CONGRESSWOMAN ELISE STEFANIK
On Tuesday, June 25, 2013, the House will consider H.R. 1864, a bill to amend title 10, United States Code, to require an Inspector General investigation of allegations of retaliatory personnel actions taken in response to making protected communications regarding sexual assault,under a suspension of the rules. The bill was introduced on May 7, 2013 by Rep. Jackie Walorski (R-NJ) and referred to the Committee on Armed Services.
H.R. 1864 adds “rape, sexual assault, or other sexual misconduct” to the protected communications of members of the Armed Forces with Members of Congress or an Inspector General. This would require the Inspectors General of the military departments to investigate any allegations of retaliatory personnel decisions that were taken in response to a member of the Armed Forces making these protected communications.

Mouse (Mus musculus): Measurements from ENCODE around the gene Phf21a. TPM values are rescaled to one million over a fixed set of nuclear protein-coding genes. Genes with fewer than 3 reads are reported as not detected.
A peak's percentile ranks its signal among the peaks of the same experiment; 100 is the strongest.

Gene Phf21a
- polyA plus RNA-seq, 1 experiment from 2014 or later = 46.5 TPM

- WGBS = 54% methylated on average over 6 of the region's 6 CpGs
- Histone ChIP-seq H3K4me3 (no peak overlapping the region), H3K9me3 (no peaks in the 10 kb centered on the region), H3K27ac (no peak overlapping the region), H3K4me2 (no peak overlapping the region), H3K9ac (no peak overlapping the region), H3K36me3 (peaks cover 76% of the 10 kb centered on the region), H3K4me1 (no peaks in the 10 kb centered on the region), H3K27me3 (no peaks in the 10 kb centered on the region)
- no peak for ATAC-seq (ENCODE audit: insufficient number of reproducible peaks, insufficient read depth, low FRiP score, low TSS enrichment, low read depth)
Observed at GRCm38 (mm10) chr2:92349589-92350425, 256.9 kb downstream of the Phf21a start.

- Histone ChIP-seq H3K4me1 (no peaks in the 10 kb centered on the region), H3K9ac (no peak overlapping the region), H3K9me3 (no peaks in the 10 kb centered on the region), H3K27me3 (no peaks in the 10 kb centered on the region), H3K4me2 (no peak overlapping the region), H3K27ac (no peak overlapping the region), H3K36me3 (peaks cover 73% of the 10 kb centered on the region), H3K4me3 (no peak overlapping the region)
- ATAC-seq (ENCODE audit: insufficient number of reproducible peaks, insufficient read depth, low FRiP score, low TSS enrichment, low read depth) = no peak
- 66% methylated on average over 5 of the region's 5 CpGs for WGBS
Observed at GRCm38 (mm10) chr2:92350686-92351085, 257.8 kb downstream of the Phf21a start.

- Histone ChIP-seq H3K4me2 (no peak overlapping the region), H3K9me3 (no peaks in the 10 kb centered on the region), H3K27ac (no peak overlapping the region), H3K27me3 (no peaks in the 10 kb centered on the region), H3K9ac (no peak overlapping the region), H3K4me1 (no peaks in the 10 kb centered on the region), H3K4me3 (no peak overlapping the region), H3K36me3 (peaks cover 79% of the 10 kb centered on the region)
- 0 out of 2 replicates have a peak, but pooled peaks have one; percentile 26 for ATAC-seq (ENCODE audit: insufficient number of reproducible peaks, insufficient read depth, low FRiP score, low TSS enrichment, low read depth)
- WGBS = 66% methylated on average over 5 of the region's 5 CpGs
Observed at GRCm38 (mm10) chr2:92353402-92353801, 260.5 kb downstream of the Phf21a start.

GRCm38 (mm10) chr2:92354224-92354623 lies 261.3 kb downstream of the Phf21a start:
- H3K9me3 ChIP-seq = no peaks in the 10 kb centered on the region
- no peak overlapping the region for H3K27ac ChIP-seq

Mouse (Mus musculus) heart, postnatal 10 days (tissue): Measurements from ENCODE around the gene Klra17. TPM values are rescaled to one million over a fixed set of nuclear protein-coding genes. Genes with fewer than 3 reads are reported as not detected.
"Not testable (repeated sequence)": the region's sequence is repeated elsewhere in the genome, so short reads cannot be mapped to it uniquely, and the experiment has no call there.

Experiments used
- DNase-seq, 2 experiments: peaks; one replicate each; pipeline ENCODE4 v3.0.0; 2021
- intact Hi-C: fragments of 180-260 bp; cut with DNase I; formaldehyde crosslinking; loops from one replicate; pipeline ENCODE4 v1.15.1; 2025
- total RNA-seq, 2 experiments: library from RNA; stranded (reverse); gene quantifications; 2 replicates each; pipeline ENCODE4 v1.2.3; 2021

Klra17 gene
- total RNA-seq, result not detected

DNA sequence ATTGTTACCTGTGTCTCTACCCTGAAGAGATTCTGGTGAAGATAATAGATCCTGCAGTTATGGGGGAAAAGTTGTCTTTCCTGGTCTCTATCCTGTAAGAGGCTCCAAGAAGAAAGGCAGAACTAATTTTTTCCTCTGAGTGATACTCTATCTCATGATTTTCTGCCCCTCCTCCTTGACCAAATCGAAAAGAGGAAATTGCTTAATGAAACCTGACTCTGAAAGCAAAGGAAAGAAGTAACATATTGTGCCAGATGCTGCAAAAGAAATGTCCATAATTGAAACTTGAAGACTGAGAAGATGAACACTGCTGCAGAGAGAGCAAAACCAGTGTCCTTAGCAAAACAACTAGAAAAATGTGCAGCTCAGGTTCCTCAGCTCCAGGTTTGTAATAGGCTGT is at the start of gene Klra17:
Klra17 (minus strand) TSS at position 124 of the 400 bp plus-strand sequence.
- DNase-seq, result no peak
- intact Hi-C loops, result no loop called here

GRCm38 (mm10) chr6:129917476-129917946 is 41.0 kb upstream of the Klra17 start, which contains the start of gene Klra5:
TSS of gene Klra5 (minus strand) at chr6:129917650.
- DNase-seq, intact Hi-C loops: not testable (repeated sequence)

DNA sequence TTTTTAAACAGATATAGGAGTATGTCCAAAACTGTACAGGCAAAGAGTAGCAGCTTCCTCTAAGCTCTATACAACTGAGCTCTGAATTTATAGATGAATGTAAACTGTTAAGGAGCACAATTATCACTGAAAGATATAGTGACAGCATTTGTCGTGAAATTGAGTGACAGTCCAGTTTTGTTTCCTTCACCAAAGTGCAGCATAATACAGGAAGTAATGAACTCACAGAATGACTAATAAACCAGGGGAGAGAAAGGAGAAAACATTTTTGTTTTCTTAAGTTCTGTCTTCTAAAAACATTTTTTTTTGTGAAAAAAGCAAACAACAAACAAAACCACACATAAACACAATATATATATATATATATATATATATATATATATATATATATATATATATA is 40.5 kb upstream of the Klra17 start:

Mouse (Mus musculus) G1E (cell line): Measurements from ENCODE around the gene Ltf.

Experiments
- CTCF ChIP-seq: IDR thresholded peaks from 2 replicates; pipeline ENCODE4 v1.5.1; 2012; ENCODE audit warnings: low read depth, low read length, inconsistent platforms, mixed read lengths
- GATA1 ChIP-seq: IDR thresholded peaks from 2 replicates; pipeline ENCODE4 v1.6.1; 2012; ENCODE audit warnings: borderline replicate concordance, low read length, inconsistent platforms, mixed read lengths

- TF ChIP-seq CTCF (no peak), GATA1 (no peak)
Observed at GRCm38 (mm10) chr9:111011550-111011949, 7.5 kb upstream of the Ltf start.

Recently, the problem of sexual assault in the military has been receiving widespread scrutiny. One of the many issues that have come to light is the lack of reporting. According to the sponsor, in the last year there were an estimated 26,000 cases of military unwanted sexual contact, and yet only 14% of those were reported. Further, 62% of those who reported say they have experienced some sort of retaliation.
H.R. 1864 adds whistleblower protections for victims of military sexual assault to encourage safe reporting and eradicate future incidents of sexual assault. This same provision was included in the National Defense Authorization Act for FY 2014, which passed the House on June 14, 2013 by a recorded vote of 315-108 (Roll no. 244).
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